By using frequency planning, TV tuner chip 120 is able to change its frequency to any suitable frequency in the range of clock synthesizer 126. In order to support frequency planning, TV tuner chip 120 includes a clock synthesizer, clock synthesizer 126, that is capable of changing its operating frequency from a nominal operating frequency to frequencies within an available frequency range in small, discrete steps. In this way MCU 132, under the control of firmware stored in its internal program memory, is able to change fCLK to a frequency that reduces undesired coupling.
 The techniques by which MCU 132 performs frequency planning for fCLK will now be described with reference to FIGS. 2-8. FIG. 2 illustrates in partial block diagram and partial schematic form a portion 200 of TV tuner chip 120 of FIG. 1 showing details of clock synthesizer 126. Portion 200 includes crystal 140 and clock synthesizer 126, which includes generally a crystal oscillator circuit 210, a divider 220, a phase locked loop (PLL) 230, and a divider 240.
 Crystal oscillator circuit 210 includes two terminals connected to respective terminals of crystal 140. Crystal oscillator circuit 210 inverts the signal between the terminals of crystal 140 to create oscillation and to provide a clock output signal to analog receiver 122. In the illustrated embodiment, crystal 140 is a low-cost crystal having a standard frequency of 24 megahertz (MHz). Note that analog receiver 122 additionally multiplies the 24 MHz clock signal according to the TUNING CONTROL SIGNAL to form a local oscillator signal to mix the selected channel to the desired IF.
 Divider 220 has an input connected to the output of crystal oscillator circuit 210, and an output. In the illustrated embodiment, divider 220 divides the 24 MHz output signal by six to produce a 4 MHz signal.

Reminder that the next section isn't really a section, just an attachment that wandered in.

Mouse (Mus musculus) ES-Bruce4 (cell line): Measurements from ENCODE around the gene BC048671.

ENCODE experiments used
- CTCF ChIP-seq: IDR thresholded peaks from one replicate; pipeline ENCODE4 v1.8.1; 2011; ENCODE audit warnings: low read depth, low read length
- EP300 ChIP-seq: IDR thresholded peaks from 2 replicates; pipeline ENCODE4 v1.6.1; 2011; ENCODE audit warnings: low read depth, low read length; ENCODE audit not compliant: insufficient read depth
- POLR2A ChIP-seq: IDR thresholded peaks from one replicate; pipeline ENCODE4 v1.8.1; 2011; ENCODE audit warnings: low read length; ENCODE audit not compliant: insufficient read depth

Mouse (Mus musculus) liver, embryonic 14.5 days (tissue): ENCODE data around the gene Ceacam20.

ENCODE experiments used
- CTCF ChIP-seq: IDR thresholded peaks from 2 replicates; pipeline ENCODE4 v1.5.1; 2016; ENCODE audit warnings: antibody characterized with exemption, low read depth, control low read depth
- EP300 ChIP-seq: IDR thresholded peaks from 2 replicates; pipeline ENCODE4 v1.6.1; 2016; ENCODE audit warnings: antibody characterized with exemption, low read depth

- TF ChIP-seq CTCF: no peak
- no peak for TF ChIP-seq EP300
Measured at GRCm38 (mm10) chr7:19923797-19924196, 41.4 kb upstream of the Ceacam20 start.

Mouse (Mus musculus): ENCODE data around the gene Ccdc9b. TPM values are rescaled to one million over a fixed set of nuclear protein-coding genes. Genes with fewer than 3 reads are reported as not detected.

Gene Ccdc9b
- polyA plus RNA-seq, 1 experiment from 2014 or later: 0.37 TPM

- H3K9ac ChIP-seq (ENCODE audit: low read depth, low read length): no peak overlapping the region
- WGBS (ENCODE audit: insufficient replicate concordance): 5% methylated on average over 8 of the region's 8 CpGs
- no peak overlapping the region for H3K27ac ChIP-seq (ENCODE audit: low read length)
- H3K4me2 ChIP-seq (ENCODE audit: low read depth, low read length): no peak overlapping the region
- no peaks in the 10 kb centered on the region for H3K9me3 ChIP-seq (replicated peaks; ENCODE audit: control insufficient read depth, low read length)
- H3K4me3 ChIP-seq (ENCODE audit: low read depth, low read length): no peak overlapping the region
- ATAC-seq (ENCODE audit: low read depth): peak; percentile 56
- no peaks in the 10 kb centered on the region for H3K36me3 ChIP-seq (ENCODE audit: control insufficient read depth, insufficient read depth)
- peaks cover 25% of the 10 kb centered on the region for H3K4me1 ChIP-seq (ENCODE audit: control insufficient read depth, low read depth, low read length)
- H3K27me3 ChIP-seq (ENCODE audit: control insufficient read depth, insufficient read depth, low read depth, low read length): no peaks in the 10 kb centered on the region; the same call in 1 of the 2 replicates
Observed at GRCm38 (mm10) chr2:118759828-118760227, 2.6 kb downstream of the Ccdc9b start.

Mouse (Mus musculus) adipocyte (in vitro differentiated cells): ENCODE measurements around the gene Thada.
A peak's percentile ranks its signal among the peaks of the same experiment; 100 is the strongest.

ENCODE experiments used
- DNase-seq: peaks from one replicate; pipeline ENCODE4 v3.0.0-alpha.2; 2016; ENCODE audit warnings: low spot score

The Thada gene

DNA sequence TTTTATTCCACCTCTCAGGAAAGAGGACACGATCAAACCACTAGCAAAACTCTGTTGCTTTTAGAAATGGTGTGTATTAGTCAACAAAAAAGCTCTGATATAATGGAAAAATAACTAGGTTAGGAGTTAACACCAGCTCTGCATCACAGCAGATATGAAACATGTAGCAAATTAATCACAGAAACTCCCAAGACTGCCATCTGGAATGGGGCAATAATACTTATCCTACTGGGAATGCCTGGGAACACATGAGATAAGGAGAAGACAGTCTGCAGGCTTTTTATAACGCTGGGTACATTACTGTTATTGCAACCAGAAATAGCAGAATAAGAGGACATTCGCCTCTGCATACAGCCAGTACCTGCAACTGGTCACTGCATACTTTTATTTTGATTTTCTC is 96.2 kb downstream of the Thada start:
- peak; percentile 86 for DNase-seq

PLL 230 converts the 4 MHz signal to a multiplied signal. PLL 230 is a digital PLL that includes a phase detector 232, a loop filter 234, a voltage controlled oscillator (VCO) 236, and a feedback divider 238. Phase detector 232 has a positive input connected to the output of divider 220, a negative input, and an output. Loop filter 234 has an input connected to the output of phase detector 232, and an output. VCO 236 has an input connected to the output of loop filter 234, and an output for providing a multiplied signal. Feedback divider 238 has an input connected to the output of VCO 236, a control input for receiving the CLOCK CONTROL SIGNAL, and an output connected to the negative input of phase detector 232. Feedback divider 238 changes the divide ratio of the VCO output signal according to the CLOCK CONTROL SIGNAL and in conjunction with phase detector 232 allows VCO 235 to provide the multiplied signal in 4 MHz frequency steps.
 In the illustrated embodiment, the output of PLL 230 is a signal with a nominal frequency of 1.6 gigahertz (GHz) but which may be varied in increments of 4 MHz. Divider 240 is a fixed divider that divides the input thereof by eight. As illustrated, it divides the 1.6 GHz±k*4 MHz signal to a 200 MHz±k*500 kHz clock signal, in which the nominal frequency of fCLK is 200 MHz. Note that if fCLK is increased too much, then the circuitry of TV tuner chip 120 may not operate properly. If it is decreased too much, then DSP 130 and MCU 132 may not have enough bandwidth to perform the necessary processing tasks. Given these considerations, the firmware in MCU 132 allows the operating frequency of fCLK to range between 190 MHz and 207 MHz in 1 MHz increments. In other embodiments, the range and granularity of fCLK may each be either increased or decreased.